Methodology: For each Micro-cap Sector outlined above, we defined 4 Time Cohorts 1995-99, 2000-2004, 2005-2009, 2009-2014. We defined ‘Micro-cap’ as public companies with Revenues < $200mm and Market Cap > $50.
GICS Industry Classifications
(1) Beverage, Food Products, Household & Personal Products
(2) Leisure Products, Textiles Apparel & Luxury, Specialty Retail
(3) Software & Services, Technology Hardware & Equipment
Against the Consumer Price Index, US Micro-cap Consumer companies also showed a substantially lower beta than later-stage companies.
Private Market Data
Consumer shows lower volatility in the private markets as well. We looked at this from two perspectives. First, using Cambridge Associates data, we reviewed pooled gross IRR since inception for companies receiving funds from private equity firms from 1997-2011. Cambridge tracked 13 different industries that received PE during this time. Consumer/Retail showed lower volatility than more than half of the industries covered in the study.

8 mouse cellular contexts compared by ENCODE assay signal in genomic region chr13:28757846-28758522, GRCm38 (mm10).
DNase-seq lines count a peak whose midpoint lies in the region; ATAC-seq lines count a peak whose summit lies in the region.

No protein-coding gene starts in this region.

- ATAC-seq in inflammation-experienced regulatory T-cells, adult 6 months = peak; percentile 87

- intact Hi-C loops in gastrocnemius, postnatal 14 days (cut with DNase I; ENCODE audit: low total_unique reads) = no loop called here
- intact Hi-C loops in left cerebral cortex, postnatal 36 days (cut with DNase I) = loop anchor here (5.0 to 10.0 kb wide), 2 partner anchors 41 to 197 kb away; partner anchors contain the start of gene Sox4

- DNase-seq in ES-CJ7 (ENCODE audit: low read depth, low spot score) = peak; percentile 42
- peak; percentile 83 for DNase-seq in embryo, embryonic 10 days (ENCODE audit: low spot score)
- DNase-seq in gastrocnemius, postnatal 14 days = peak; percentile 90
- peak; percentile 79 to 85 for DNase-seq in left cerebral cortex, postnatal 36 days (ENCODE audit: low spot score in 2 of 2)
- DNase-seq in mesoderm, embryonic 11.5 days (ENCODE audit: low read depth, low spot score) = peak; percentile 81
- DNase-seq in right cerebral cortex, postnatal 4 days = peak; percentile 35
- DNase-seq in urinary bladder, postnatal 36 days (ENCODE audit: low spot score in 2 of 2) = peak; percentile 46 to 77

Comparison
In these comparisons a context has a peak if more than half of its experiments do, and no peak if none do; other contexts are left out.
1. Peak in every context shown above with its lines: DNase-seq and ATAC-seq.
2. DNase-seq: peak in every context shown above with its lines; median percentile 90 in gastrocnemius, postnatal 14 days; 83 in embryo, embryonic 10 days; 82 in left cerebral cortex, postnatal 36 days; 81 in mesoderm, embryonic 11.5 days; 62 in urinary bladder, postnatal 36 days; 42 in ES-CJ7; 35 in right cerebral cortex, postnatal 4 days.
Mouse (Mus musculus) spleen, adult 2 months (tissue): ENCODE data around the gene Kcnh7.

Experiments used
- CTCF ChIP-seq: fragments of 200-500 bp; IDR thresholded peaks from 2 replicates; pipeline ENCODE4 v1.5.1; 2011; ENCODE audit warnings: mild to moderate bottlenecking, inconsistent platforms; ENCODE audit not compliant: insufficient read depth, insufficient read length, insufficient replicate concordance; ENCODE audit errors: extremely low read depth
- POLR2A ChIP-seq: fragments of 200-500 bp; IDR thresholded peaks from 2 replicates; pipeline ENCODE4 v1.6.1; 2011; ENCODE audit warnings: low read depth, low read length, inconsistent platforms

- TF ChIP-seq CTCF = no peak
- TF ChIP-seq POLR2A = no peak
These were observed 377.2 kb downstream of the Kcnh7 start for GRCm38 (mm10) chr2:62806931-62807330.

IT, Hardware/Systems and Software/Services had the largest three betas in the data set (measured by greatest distance from 0). The substantial beta difference versus Consumer/Retail is interesting because this sectors accounts for the lion’s share of early stage funding in the US today. In this landscape, we believe CircleUp offers a unique low beta, early-stage product that differs from traditional venture capital. (The disappointing performance of venture capital over the last 20 years is a topic for another post. Or a novel.)